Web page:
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Agree'd. It seems like the author either has no customers or very understanding customers. Pushing every commit to production is just non-sense by any metric. What about commits that muck with the data model where bugs might potentially destroying production data? What about complex developments that consist of more than one commit?

This almost reads like a link-bait. I somehow doubt the author really believes what he's writing there.




Well, it's certainly not "no customers"... Timothy is referring to IMVU. Whether the customers are understanding or not is another issue. However, when we implemented this "cluster immune system", we had outages all of the time. But every single time, we took steps to prevent that class of failure from happening again, and now we deploy code to the cluster twenty times a day.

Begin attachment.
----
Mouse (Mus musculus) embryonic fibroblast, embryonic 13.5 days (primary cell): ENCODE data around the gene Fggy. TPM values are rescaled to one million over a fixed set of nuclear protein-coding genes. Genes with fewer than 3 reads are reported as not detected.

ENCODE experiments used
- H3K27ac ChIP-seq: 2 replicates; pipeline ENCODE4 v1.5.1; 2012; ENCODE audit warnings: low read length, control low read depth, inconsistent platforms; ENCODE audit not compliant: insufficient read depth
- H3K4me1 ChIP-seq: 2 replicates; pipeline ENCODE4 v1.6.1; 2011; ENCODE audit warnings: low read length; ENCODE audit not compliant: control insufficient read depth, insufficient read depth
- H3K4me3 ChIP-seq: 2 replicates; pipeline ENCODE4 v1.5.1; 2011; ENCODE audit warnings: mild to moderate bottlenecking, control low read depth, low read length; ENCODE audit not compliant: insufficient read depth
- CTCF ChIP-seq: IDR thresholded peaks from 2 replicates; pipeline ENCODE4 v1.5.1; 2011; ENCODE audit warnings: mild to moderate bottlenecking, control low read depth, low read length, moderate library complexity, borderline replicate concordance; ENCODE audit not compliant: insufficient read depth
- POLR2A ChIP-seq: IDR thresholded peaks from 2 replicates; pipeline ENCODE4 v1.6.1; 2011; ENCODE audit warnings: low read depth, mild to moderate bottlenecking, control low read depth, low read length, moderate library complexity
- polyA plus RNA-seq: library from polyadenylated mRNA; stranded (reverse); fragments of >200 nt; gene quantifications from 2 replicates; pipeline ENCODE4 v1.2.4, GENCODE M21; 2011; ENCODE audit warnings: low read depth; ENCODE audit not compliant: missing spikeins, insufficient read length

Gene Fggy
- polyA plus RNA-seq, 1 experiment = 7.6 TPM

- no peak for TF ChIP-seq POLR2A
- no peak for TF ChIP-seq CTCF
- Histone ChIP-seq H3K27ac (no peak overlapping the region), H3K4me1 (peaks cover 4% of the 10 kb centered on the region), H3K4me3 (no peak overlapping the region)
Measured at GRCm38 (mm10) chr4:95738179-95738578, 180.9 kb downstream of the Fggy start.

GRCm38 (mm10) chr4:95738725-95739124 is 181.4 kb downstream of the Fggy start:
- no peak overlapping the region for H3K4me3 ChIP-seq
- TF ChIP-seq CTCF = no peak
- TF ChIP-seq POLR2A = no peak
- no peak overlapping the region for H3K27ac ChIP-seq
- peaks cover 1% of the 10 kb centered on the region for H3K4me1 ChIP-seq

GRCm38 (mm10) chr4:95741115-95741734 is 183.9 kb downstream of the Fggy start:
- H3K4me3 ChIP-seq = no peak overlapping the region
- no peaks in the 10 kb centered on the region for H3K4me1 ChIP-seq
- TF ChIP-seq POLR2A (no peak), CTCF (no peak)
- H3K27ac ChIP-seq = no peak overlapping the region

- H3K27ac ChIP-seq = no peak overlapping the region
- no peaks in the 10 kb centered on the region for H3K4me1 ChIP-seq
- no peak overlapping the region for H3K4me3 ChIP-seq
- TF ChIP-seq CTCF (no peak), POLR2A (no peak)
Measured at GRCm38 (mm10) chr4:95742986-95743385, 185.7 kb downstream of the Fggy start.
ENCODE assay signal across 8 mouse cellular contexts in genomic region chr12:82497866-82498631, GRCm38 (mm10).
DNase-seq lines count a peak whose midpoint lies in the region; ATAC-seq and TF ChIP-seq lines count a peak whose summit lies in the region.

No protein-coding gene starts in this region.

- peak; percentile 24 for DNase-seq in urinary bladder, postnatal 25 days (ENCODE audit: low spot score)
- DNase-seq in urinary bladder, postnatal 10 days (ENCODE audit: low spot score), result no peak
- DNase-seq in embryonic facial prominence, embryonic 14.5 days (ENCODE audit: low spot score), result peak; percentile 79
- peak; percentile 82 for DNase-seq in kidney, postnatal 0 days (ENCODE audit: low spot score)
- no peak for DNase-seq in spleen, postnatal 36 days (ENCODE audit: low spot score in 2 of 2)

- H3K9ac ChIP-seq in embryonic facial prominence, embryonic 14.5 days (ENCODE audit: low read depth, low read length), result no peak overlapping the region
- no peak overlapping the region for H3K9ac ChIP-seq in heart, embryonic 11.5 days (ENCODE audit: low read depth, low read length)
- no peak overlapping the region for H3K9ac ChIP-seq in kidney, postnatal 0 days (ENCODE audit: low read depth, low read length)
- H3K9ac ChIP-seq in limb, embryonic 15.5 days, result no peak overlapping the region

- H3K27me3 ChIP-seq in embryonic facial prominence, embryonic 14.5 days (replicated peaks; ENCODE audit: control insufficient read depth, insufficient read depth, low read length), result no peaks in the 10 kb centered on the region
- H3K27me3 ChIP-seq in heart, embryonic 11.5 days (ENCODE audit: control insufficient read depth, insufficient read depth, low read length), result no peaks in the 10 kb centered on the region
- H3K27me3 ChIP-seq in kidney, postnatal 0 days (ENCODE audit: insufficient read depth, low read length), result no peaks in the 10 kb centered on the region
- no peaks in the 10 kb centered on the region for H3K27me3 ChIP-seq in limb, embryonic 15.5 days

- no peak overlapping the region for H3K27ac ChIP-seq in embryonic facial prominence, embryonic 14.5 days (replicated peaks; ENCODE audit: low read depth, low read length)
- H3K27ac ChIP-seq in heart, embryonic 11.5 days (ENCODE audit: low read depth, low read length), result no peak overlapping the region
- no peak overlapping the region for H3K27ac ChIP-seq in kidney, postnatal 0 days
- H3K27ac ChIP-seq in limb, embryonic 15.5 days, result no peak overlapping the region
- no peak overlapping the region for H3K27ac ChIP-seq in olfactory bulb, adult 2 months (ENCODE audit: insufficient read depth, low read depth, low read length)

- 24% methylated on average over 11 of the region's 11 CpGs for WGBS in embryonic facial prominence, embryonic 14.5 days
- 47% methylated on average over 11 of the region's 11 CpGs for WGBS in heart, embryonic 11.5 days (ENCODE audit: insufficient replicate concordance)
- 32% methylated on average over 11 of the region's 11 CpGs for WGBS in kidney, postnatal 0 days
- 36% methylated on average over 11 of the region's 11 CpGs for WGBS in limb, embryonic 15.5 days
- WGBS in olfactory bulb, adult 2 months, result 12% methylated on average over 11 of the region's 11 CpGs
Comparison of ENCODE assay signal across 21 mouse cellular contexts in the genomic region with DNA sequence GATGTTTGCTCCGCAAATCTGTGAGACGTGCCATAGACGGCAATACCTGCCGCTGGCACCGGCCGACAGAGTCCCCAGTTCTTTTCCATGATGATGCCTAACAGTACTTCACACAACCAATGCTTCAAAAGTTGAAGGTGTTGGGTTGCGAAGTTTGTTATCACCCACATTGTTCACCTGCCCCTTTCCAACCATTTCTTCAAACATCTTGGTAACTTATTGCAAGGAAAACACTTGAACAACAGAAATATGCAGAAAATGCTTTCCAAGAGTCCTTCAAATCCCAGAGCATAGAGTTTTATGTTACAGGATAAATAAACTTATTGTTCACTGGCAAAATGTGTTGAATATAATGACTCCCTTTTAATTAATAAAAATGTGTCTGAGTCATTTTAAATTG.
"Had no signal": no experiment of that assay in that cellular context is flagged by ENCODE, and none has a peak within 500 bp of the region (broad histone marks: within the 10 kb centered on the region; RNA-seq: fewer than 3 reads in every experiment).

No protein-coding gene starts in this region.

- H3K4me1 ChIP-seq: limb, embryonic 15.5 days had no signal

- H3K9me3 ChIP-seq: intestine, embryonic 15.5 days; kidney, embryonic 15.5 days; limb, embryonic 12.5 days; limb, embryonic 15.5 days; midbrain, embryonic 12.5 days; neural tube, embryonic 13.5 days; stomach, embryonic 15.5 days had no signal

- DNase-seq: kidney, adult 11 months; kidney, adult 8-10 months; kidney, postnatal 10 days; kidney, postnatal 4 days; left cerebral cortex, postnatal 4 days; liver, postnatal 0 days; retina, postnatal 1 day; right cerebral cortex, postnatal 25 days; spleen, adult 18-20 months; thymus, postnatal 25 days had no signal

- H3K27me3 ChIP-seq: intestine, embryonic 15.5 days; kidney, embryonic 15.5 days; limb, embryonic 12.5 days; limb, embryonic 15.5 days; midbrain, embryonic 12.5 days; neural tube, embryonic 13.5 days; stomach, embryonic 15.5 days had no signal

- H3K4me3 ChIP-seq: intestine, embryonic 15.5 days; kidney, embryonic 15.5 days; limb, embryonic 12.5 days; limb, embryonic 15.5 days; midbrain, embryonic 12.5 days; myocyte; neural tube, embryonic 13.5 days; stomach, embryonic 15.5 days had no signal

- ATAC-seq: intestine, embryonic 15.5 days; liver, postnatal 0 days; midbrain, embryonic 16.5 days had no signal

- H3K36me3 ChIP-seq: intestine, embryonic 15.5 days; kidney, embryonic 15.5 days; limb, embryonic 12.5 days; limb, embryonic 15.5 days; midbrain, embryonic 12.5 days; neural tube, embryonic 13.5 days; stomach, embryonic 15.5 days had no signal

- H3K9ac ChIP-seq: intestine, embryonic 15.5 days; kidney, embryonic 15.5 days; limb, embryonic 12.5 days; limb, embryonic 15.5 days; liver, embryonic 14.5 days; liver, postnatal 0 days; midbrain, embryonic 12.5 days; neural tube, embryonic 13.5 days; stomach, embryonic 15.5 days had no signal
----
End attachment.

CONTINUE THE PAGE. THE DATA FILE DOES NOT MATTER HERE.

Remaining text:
Well, I'm not against frequent deploys. I just found the article a bit light-hearted in tone - as if no testing at all was going on.

No matter how many classes of failures you have ironed out, in any reasonable complex system you will still regularly have regressions that are not caught by a quick "two eyes" check.


"What about complex developments that consist of more than one commit?"

Obviously since you use git or another DVCS, you can do your mucking about locally in a branch, and when it's ready to go, squash it down into one atomic commit.


Well, he didn't mention that in the article. Such a model generally requires a staging server which implies integration testing, though. Unless he suggests the release manager (or even developer de jour?) just merges the stuff on his local machine and pushes it out as he sees fit...




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